Those traveling on one of the participating trolleybuses will see people picking up the corresponding leaflets available on board and mouthing back the words as they listen to the recorded lessons.

This is particularly entertaining for the people that provided the cheerful voices for the recording 's the teachers of Soros International House 's as they maneuver their way through the city on Vilnius's trolleybuses on their way to teach class.
As one of these teachers myself, I have been privy to many wry smiles between fellow travelers as the recording starts, as well as to the odd mild curse from the poor bus drivers, who have to hear the same recording 50 times a day. Though I'm sure they don't mind too much 's many have reported that they're now almost fluent in three languages!
The project, which has equivalents in Germany, Romania, Italy, Poland and Malta, was created in accordance with the EU linguistic strategy that every European should speak two other languages other than their own native tongue. For this version, English was an obvious choice as the international language, and Polish was included because of its close proximity to Vilnius, and because Poles make up the largest minority group living in the city (6.7%).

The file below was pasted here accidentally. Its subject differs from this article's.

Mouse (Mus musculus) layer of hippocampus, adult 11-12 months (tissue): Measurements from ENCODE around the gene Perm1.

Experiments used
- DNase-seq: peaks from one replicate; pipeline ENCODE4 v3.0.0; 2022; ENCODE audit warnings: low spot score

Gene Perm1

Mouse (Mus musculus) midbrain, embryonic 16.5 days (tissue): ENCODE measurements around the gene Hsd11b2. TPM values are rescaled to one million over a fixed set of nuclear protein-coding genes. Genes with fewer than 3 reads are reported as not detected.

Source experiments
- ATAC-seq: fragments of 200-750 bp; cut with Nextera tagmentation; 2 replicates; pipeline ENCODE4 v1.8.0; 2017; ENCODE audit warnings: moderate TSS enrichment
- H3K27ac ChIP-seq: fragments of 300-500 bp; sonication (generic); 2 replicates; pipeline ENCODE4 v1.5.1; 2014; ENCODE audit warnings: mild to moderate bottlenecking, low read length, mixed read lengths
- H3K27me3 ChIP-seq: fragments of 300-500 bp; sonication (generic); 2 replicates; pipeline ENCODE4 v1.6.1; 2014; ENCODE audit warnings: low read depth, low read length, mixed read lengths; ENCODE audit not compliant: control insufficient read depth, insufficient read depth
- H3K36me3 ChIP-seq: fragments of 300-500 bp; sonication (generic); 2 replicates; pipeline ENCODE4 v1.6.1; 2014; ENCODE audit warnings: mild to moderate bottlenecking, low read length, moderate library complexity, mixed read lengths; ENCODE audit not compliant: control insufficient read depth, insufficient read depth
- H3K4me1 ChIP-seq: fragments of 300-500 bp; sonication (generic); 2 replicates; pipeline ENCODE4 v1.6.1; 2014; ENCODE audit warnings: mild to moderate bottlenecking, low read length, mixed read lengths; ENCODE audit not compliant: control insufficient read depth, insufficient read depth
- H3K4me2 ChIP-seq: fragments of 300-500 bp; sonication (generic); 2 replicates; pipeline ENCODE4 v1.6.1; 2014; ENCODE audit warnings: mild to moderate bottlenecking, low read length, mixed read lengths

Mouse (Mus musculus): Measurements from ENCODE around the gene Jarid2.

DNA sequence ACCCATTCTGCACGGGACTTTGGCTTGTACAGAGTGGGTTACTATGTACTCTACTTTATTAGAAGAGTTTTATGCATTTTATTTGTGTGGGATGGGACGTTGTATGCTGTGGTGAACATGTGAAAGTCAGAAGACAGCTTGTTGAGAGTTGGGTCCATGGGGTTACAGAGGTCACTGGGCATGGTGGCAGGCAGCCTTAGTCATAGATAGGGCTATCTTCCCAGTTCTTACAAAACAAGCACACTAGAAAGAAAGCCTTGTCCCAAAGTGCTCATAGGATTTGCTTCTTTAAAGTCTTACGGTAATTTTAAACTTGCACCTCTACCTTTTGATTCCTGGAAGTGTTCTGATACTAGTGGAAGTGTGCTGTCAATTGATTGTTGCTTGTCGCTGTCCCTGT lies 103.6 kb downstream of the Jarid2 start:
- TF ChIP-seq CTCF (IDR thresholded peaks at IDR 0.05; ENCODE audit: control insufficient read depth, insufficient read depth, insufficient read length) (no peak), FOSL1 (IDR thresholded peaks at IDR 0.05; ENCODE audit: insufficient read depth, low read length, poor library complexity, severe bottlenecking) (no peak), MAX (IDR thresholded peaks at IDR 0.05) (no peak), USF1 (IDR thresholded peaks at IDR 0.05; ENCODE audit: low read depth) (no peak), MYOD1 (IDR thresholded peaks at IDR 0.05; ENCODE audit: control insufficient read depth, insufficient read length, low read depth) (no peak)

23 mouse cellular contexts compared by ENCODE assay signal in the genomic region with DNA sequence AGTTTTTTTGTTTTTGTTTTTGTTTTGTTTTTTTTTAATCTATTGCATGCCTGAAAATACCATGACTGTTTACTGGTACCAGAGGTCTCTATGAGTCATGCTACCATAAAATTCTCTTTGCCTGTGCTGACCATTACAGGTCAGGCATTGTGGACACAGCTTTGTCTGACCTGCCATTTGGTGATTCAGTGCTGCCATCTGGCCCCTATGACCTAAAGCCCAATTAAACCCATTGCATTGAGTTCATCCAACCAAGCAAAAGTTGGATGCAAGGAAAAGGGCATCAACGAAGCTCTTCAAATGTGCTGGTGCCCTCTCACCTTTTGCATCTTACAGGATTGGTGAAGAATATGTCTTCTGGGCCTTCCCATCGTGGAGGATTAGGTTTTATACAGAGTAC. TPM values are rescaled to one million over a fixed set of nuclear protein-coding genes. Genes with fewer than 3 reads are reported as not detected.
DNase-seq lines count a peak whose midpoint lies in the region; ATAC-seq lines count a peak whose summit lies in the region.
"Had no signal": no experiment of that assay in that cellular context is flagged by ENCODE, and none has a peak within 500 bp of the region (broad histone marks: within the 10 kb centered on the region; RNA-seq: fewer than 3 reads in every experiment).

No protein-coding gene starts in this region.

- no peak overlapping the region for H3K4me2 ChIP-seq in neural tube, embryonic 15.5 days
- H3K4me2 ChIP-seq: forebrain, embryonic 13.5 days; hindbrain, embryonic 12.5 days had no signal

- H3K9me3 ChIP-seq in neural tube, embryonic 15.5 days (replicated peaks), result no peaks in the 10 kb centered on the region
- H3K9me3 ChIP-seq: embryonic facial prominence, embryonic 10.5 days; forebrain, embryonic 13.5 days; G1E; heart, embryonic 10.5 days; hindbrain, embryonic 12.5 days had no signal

Malinauskiene observed that if the project was to take place in Siauliai or Panevezys, then Latvian would be chosen for the same reasons. So the main force behind this project is to promote cross cultural linguistic learning between neighboring European countries, as well the promotion of less widely used European languages 's "LWUEL" in Euro-speak.
And you never know, Learning by Moving could be coming to a city near you. The European Commission recently approved the idea that all European state languages have the same status, and that it is a priority for the European Union to promote less widely used European languages like Lithuanian, Latvian and Estonian.

If the project has a big impact we could be seeing public transport systems in Tallinn and Riga giving language lessons in a similar way. And there's also the possibility to expand the idea further by putting this project on international bus journeys between the three capitals of the Baltic States. As Malinauskiene emphasizes, "Partnerships between neighboring countries is the priority."
Nelson Mandela said, "If you talk to a man in a language he understands, that goes to his head. If you talk to him in his language, that goes to his heart." So here in the ethnically homogeneous city of Vilnius people are learning a few nice words to say to each other in their own languages.

The project is set to run three years, and so far the reaction of the Vilnius public transport users seems to show that they are positive towards it. Learning by Moving could be a sign of things to come, and Malinaukskiene believes that one day "we could see the project all across Europe."
But in Vilnius people seem to be happy to have some company on the way home, smile, and repeat phrases to themselves like "Excuse me, which bus should I take to the hospital?"